Reflect Docs

Variables & Parameters

Generate, extract, and override dynamic values for use in data-driven testing scenarios.


Variables are values that are assigned within a test, and can be used at any point later on in that same test.

Here are a few examples of when a variable comes in handy:

  1. Testing Your Registration Flow: Being able to register a user is often one of the most important end-to-end tests you can create. However there’s one big challenge with creating automated tests for this flow: once you’ve registered an email address/username in your system, you can’t register it again. By associating a variable to the username / email address in your test, and assigning it a dynamically generated value, you can ensure that your test registers a new user every time it runs.

  2. Verifying values that change over time: Imagine you want to test a shopping cart workflow. The test likely consists of adding a specific product to the shopping cart, purchasing it, and verifying that the proper order total is shown. But what if the price of the product changes over time? In Reflect, you can assign the product price to a Variable so that you can assert that the order total (e.g. the product price multiplied by some quantity and tax rate) is correct no matter what price the product ends up having.

Defining A Variable

Input Text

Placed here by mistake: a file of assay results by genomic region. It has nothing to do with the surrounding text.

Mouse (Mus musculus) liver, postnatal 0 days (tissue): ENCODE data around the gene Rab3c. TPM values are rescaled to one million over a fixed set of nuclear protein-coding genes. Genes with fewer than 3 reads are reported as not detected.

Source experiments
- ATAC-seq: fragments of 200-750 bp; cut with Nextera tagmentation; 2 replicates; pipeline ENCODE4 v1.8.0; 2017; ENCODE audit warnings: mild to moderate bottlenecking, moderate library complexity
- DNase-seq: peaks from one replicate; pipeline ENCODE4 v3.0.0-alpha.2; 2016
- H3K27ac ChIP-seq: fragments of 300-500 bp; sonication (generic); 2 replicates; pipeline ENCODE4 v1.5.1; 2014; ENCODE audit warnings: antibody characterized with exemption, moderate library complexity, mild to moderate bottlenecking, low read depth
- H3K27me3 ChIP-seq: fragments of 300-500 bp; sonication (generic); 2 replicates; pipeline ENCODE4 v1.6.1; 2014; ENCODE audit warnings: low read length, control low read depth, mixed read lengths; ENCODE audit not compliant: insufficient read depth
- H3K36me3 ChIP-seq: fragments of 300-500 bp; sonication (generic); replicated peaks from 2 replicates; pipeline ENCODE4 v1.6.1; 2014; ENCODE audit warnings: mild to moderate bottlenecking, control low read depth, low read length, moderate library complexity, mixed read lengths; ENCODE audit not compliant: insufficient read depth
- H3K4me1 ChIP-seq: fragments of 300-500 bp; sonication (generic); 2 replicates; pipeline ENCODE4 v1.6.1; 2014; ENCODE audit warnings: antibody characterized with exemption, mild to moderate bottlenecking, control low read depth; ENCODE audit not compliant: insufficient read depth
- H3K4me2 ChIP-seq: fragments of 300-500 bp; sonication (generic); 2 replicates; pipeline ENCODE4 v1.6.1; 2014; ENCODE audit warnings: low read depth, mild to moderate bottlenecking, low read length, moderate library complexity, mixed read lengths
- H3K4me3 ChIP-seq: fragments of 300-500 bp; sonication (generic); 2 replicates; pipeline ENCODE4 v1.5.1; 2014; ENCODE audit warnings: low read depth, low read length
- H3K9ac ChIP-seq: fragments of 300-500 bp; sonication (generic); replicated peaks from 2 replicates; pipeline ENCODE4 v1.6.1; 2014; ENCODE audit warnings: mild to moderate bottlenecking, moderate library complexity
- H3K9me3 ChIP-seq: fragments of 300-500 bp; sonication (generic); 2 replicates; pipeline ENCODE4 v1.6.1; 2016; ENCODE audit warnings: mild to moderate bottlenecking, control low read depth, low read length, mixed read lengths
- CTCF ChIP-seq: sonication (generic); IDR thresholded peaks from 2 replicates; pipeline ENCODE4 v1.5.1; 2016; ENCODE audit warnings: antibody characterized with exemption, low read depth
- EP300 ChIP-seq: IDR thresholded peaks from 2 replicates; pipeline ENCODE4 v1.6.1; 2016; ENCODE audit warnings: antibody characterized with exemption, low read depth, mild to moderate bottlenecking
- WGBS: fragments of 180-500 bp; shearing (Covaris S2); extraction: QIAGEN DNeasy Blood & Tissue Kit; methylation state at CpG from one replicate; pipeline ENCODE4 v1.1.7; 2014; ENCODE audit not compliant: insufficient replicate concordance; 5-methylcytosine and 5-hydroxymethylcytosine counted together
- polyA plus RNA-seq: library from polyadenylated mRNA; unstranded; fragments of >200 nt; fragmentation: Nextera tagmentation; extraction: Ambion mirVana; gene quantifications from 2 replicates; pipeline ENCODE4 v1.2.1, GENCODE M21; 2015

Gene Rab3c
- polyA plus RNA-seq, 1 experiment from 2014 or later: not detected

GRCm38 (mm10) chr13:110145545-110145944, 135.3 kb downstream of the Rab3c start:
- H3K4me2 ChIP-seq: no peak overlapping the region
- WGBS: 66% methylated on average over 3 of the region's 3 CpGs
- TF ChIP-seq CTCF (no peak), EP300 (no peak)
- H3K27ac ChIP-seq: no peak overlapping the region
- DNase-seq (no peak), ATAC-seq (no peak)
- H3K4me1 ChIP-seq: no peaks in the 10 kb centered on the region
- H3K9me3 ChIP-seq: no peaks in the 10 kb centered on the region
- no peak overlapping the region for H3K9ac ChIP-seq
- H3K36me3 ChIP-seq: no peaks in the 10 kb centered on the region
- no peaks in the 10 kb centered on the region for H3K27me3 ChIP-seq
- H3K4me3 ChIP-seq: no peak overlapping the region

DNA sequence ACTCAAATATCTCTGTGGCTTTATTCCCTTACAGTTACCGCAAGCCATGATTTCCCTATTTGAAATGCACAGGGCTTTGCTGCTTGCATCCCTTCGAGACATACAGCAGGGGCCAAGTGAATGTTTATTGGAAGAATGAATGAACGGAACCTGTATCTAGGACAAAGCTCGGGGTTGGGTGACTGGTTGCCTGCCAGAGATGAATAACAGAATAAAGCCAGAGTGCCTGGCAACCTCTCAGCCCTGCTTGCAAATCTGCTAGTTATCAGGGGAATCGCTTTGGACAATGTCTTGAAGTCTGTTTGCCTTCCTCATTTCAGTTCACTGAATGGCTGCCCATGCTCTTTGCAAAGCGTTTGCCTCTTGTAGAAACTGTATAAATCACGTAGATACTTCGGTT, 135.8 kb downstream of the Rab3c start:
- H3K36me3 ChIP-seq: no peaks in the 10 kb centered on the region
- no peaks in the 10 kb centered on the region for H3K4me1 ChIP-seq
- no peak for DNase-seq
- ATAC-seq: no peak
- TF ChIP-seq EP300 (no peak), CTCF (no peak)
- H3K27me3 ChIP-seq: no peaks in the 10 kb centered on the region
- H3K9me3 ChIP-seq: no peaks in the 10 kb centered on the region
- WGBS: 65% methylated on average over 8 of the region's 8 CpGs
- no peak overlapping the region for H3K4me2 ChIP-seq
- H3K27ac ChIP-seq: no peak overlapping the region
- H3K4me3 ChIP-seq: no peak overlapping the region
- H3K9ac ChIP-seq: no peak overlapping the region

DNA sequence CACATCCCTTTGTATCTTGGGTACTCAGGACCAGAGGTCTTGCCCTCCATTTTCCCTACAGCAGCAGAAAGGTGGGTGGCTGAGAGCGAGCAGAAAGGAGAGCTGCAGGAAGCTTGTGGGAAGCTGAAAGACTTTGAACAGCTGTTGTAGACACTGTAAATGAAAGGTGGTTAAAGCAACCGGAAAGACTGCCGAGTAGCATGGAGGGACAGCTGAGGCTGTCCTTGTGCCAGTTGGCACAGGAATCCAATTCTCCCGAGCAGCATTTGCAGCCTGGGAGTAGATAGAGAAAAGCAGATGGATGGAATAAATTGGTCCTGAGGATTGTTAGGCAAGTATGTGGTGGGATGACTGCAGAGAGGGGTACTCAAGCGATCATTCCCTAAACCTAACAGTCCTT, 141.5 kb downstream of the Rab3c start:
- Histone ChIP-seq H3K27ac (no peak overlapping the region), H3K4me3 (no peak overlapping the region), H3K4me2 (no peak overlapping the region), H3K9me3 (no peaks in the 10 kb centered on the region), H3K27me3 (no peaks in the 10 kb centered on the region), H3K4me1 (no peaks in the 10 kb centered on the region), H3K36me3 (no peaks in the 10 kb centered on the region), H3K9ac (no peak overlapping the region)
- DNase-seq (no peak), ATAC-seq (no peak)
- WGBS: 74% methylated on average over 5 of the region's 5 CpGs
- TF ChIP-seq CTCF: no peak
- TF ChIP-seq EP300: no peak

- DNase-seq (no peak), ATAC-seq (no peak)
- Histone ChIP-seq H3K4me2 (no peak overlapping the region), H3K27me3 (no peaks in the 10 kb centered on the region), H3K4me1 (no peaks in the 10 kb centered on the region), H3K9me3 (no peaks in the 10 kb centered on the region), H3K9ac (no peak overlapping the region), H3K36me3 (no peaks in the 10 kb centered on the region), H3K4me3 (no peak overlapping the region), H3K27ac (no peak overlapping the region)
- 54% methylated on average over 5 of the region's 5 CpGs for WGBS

Variables can be defined on both input text and extracted text. To assign input text to a variable, click on the Input step and locate the Execute Action section.

Click the Assign to Variable button and give the variable a unique name:

Extracted Text

To assign extracted text to a variable, highlight the portion of the extracted value that you wish to assign to a variable, select the Assign to Variable context menu option, and give the variable a unique name:


Parameters are similar to Variables, and in fact behave identically to Variables once they have been assigned. Whereas Variables are for dynamic values that are captured somewhere within a test (or are defined globally as Account Variables), Parameters are values that are passed into the test.

Here are a few example usages of Parameters:

  1. Testing Role-based access controls: Imagine you have a new feature in your application, and you want to verify that it works for all of the different user roles supported in your application. With Parameters, you can create a single test that verifies your new feature, and parameterize the login credentials used in that test so that you can run it as a data-driven test across all user roles.
  2. Testing internationalized content: To test i18n content, you would first create a test that asserts all of the text content for particular scenario using some common locale. To test against other locales, you could modify the test to pass in the desired locale as a parameterized request header, and then parameterize all of the text assertions with the expected values in that particular locale.
  3. Testing values that differ across environments: If you’re running automated tests in more than one environment, it’s likely that each environment has some differences in data that need to be accounted for in your tests. For example, if the username and password of your default test user differs depending on the environment, you can set up a single “Login” Segment that takes a username and password as Parameters, and pass in the credentials for your test user in that environment.